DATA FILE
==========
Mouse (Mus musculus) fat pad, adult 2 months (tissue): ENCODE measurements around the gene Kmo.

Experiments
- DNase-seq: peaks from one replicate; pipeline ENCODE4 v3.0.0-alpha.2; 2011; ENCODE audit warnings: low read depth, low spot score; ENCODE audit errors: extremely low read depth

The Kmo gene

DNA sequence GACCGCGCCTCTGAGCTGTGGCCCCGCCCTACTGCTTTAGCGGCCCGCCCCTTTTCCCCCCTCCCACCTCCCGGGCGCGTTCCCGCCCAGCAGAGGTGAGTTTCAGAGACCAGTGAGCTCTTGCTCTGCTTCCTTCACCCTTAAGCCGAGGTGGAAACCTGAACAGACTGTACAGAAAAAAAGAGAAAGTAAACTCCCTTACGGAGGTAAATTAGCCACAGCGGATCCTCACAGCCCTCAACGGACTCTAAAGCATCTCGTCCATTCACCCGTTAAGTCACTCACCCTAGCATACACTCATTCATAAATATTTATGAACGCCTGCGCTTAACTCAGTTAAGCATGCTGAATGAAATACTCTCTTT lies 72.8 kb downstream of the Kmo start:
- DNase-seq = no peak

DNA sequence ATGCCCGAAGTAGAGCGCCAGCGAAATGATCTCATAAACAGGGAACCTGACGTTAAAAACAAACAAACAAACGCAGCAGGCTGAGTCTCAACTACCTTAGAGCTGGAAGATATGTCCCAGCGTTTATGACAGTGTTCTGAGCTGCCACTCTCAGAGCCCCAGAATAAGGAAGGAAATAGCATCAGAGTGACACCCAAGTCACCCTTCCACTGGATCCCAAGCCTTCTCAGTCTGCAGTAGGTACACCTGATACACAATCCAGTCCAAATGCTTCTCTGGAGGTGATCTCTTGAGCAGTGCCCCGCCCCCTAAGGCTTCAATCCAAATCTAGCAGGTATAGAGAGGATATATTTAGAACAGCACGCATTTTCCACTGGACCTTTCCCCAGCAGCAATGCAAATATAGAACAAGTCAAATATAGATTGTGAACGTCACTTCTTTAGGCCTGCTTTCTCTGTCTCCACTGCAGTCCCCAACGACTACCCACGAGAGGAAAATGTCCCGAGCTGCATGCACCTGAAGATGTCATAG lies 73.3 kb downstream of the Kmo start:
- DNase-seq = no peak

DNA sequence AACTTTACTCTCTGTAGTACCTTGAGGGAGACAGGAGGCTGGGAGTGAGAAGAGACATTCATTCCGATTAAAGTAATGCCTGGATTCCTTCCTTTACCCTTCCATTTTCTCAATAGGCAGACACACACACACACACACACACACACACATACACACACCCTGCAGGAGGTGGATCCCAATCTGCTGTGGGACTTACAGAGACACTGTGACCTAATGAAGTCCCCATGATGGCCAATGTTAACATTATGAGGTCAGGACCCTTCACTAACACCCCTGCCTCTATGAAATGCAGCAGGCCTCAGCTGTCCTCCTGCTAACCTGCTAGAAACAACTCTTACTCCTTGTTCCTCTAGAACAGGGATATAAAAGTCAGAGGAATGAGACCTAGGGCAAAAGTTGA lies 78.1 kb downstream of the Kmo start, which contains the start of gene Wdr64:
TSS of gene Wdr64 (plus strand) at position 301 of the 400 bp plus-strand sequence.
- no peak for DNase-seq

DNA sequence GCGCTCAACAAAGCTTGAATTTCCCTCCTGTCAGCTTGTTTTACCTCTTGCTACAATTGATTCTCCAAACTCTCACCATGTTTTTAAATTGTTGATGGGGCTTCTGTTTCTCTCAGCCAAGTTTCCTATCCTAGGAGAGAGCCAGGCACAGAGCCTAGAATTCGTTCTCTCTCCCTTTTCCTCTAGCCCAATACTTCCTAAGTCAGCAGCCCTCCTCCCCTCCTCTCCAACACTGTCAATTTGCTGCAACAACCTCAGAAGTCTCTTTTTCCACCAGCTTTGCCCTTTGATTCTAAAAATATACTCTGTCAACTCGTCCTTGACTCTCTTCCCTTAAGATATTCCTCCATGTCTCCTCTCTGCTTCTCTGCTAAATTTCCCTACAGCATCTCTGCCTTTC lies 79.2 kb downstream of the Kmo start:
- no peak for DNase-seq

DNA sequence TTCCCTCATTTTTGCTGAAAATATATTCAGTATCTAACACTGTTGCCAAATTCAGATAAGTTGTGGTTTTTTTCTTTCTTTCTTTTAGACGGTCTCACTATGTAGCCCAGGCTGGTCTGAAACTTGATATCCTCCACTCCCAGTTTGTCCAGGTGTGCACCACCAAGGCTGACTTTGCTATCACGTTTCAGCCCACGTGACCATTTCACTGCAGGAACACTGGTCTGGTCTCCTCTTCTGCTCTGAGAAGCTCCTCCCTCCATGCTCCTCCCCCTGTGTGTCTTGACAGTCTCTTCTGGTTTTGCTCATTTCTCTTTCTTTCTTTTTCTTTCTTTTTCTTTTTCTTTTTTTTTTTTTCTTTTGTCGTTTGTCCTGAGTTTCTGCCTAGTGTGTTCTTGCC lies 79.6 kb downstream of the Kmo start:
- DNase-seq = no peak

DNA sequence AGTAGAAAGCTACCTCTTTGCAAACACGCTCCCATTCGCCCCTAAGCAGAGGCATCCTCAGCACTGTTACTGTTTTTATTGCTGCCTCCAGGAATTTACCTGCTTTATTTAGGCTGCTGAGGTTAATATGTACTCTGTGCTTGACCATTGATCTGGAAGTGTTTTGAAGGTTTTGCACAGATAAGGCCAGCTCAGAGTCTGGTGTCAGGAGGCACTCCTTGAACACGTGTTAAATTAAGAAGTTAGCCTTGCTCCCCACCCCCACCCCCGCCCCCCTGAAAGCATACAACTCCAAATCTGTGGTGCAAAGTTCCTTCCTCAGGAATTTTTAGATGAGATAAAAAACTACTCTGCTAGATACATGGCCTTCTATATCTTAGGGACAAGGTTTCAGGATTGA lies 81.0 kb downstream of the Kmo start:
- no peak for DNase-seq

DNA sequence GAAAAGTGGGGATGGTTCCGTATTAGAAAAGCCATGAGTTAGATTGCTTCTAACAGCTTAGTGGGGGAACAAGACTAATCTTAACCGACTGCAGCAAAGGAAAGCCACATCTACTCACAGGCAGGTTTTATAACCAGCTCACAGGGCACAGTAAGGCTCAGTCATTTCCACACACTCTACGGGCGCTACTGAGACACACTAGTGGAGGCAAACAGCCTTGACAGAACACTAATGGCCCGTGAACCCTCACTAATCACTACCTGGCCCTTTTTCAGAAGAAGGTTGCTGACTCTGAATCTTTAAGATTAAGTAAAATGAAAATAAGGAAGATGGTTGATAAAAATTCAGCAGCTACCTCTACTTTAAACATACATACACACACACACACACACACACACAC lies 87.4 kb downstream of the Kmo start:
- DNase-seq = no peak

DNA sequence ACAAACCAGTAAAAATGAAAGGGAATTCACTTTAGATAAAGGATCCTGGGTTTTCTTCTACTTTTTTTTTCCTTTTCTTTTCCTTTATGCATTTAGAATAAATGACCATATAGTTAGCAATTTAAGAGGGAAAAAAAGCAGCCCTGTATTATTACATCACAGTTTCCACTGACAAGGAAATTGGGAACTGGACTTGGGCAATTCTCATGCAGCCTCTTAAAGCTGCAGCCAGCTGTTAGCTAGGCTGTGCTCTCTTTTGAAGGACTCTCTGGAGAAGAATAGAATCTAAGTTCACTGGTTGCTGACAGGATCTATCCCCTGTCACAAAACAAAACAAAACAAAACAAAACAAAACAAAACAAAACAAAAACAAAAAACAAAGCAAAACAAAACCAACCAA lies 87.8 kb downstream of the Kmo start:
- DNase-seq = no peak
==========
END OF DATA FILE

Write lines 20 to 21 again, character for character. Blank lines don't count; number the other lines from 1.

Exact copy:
DNA sequence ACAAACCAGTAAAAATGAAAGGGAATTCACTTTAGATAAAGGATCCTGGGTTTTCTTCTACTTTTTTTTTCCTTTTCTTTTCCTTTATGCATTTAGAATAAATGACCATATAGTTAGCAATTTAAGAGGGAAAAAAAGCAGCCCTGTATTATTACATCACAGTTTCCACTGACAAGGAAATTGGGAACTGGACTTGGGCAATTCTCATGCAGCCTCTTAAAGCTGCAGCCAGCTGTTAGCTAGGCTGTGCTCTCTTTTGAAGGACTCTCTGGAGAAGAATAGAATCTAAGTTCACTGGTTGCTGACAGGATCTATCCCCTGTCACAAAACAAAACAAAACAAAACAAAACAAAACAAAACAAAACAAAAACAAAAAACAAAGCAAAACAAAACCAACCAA lies 87.8 kb downstream of the Kmo start:
- DNase-seq = no peak